When your team has Xavier Worthy, Adonai Mitchell, Jonathan Brooks, and Ja’Tavion Sanders, you don’t get much of an opportunity to put out tape. That’s the problem that faced Jared Whittington as he entered the draft: there were simply too many other guys out there for him to make his name known. That’s a major red flag for me, as things won’t get easier for him at the NFL level in that regard. That having been said, he seems like he will be a player that fans at the next level will like for his ability to run block. He had no problem getting down and dirty with his assignments, throwing them to the ground, or simply doing everything in his power to ensure that they would not be a part of the play. He also had some tough-nosed catches over the middle, but they were likely a bit tougher than they needed to be because his route running leaves something to be desired. He breaks late, but there isn’t much suddenness to his game. It worked against CB3s as the rest of the squad worried about Mitchell & Worthy, but I doubt it works at the NFL level.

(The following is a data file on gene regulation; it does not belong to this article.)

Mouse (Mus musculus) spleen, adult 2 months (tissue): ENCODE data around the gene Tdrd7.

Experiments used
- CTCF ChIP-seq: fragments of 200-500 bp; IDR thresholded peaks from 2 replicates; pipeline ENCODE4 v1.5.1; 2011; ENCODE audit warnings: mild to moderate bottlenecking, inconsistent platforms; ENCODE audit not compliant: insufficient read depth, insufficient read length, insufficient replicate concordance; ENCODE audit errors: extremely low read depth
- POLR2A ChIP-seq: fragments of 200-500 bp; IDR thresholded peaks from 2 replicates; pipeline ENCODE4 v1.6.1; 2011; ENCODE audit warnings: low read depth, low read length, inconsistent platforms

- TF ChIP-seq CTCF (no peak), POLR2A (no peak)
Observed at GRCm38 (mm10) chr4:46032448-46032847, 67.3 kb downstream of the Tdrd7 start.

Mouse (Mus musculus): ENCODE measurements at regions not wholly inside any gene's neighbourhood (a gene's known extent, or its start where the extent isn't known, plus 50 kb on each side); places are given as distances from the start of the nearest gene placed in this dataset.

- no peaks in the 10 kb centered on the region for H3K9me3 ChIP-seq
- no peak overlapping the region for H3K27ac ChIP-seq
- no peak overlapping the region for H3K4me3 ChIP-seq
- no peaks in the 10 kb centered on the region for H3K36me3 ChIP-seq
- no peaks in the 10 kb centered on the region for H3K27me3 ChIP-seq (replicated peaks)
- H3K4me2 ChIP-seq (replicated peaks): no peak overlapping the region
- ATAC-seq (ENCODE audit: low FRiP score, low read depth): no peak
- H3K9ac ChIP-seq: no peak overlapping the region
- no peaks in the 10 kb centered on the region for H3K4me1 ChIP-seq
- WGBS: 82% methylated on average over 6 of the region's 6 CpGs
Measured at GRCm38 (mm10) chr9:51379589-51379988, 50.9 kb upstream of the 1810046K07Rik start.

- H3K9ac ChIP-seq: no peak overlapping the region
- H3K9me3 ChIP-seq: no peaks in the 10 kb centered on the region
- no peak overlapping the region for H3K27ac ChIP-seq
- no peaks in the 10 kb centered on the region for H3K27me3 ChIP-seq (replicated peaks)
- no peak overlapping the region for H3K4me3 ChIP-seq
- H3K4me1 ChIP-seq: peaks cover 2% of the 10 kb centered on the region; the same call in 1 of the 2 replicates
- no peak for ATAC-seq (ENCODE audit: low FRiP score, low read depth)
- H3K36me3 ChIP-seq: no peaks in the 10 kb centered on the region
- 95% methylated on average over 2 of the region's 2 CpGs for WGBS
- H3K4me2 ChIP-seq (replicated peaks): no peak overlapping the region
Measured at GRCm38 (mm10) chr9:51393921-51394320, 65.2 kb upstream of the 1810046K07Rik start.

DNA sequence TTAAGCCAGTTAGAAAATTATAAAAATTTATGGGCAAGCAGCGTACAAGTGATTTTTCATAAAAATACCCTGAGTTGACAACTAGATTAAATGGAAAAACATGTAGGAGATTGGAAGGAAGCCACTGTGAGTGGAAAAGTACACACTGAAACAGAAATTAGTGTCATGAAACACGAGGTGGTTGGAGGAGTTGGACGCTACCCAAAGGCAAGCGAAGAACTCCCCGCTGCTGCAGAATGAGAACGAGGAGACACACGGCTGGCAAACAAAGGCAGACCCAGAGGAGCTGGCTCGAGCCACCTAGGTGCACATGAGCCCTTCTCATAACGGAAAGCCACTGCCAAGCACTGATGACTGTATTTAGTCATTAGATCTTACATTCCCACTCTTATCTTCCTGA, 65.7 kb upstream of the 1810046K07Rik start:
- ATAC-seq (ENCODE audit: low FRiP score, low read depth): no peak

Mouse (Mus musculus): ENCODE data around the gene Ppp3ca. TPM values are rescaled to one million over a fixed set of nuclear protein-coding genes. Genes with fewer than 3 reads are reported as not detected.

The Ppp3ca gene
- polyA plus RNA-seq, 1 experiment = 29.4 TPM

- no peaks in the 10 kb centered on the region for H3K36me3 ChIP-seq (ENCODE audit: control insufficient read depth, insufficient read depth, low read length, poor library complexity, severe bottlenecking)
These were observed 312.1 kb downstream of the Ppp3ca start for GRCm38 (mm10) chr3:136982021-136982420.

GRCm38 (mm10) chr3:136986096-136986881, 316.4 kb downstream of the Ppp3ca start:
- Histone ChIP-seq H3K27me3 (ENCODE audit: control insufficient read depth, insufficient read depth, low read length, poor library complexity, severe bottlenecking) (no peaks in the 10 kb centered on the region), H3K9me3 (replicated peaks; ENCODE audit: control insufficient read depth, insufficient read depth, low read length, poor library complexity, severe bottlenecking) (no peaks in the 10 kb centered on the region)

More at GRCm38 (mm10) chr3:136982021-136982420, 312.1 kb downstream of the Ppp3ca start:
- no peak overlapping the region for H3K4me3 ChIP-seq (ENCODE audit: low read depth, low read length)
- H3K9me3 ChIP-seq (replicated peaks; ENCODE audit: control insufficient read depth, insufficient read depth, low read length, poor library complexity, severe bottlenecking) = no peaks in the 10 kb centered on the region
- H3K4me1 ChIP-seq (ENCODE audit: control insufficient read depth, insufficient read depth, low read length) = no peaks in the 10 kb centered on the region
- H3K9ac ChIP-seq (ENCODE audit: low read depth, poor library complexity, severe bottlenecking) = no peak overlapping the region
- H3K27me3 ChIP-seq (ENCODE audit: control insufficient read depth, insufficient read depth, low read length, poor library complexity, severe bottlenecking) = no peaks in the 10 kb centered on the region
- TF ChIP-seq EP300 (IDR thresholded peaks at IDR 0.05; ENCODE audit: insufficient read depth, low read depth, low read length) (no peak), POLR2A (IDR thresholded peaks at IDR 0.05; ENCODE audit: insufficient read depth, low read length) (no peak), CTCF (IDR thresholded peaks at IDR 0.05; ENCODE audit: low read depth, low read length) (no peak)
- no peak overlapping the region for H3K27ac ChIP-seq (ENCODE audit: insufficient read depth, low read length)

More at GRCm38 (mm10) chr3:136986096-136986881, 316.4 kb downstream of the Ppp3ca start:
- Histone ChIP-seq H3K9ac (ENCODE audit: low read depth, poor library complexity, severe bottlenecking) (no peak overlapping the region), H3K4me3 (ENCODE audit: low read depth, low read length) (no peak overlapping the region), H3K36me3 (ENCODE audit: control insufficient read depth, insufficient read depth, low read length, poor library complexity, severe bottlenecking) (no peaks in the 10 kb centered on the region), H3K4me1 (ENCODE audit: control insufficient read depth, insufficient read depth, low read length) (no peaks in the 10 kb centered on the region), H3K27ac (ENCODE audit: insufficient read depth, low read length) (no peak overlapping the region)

2024 Opportunity:

Remember the thing I said above about getting lost in the wash because of too many talented options ahead of him? Well, he goes to a team with Cooper Kupp, Puka Nacua, Kyren Williams, and even Tutu Atwell ahead of him in the pecking order. It’s likely that the Rams practice squad him his rookie year to allow him to grow, or they make him active on special teams and put him in some rotational snaps on offense. All-in-all, he won’t get enough consistent production in his rookie year due to the bevy of options ahead of him. Should one go down, unfortunately, that would instead funnel opportunities to the others, and not down far enough to impact Whittington.

2024 Fantasy Football Outlook:

Whittington is going to be the fifth option on offense, and it would be a distant fifth. I have zero interest in him in fantasy football leagues, though he seems like a fun piece for Sean McVay to have to help in real-life football more than fantasy football.


About Jeff Krisko

You can follow me on twitter, @jeffkrisko for the same lukewarm takes you read here.